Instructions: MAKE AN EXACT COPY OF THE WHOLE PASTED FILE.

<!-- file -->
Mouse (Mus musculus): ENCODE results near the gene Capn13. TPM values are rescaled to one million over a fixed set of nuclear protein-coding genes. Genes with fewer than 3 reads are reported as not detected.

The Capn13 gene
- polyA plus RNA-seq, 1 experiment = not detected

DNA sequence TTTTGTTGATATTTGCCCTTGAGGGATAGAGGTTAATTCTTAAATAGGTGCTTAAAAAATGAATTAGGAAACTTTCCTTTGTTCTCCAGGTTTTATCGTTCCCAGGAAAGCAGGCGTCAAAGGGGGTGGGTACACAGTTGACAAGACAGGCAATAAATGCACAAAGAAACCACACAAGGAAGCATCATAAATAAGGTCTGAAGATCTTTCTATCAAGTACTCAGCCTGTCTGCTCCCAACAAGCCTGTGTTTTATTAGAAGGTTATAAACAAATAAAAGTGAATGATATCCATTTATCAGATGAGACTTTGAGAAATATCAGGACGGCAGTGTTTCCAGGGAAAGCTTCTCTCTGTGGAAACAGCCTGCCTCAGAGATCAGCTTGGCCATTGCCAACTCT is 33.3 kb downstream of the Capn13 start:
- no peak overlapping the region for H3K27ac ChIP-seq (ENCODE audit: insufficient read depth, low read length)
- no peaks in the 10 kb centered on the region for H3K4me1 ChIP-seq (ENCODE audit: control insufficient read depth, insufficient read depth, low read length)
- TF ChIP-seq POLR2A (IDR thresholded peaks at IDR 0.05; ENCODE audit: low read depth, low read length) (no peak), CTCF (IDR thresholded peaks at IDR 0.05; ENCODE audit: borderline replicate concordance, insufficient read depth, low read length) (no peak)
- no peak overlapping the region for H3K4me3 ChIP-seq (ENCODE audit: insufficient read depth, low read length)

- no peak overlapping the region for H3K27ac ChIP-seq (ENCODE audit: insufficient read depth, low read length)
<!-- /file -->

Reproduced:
Mouse (Mus musculus): ENCODE results near the gene Capn13. TPM values are rescaled to one million over a fixed set of nuclear protein-coding genes. Genes with fewer than 3 reads are reported as not detected.

The Capn13 gene
- polyA plus RNA-seq, 1 experiment = not detected

DNA sequence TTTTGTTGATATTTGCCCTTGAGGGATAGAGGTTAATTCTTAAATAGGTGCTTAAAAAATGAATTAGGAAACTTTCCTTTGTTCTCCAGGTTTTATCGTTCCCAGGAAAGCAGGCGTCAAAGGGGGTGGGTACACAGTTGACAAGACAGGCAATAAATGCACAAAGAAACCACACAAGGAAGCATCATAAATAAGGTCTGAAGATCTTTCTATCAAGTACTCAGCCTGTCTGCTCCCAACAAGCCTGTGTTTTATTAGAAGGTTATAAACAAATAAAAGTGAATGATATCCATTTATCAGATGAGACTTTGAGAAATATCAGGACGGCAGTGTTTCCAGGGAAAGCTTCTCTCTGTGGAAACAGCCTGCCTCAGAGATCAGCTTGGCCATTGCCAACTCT is 33.3 kb downstream of the Capn13 start:
- no peak overlapping the region for H3K27ac ChIP-seq (ENCODE audit: insufficient read depth, low read length)
- no peaks in the 10 kb centered on the region for H3K4me1 ChIP-seq (ENCODE audit: control insufficient read depth, insufficient read depth, low read length)
- TF ChIP-seq POLR2A (IDR thresholded peaks at IDR 0.05; ENCODE audit: low read depth, low read length) (no peak), CTCF (IDR thresholded peaks at IDR 0.05; ENCODE audit: borderline replicate concordance, insufficient read depth, low read length) (no peak)
- no peak overlapping the region for H3K4me3 ChIP-seq (ENCODE audit: insufficient read depth, low read length)

- no peak overlapping the region for H3K27ac ChIP-seq (ENCODE audit: insufficient read depth, low read length)